Sunday, January 22, 2017

Four Corners Of The Middle East

So this seems to be happening after all:
Jerusalem has been Israel’s capital city since its founding in 1948, but most countries have deferred moving the embassy there because the original UN partition plan for the British Mandate proposed Jerusalem as a city under international sovereignty.

Jordan, the Palestinians, and all surrounding Arab nations rejected the UN plan, and the Jordanian army took over the eastern half of Jerusalem in 1948, expelling the Jewish inhabitants of the Old City, where Jews had lived for several millennia.

With that part of the UN plan effectively rejected by Jordan and the Arab world, Israel established its capital in western Jerusalem. Though Palestinians, in theory, claim all of Jerusalem for themselves, the part of Jerusalem west of the 1949 armistice line (the “1967 lines,” or the “Green Line”) will unquestionably remain part of Israel in any peace agreement.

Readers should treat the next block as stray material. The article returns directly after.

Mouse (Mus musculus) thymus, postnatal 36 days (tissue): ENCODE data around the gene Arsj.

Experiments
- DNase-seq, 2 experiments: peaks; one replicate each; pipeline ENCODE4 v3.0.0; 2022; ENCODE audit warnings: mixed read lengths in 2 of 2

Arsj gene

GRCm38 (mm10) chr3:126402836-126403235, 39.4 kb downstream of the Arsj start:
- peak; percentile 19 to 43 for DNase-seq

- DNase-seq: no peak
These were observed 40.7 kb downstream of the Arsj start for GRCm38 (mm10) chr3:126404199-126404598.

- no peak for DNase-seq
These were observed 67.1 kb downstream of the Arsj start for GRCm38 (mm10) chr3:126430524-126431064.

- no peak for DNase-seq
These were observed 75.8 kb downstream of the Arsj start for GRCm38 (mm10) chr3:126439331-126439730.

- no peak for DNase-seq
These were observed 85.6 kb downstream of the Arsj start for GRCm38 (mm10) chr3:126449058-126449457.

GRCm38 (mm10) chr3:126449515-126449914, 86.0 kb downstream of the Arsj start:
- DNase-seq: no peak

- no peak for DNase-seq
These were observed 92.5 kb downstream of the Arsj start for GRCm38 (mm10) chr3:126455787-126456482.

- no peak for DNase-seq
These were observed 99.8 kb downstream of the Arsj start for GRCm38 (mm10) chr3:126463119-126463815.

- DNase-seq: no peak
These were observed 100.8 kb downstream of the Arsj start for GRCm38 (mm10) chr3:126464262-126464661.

The core of the Arab and Muslim rejection of Jerusalem as Israel’s capital is a rejection of Jewish claims to religious and historical connection to the city itself. Palestinian leader Yasser Arafat once turned down an offer of shared sovereignty over the Temple Mount because, as he told then-President Bill Clinton, he saw the Jewish claim to the holy site as fictitious.
What this means in the long run may be for history to decide, but the ancient arguments over the city are likely to continue long after Trump is out of office.

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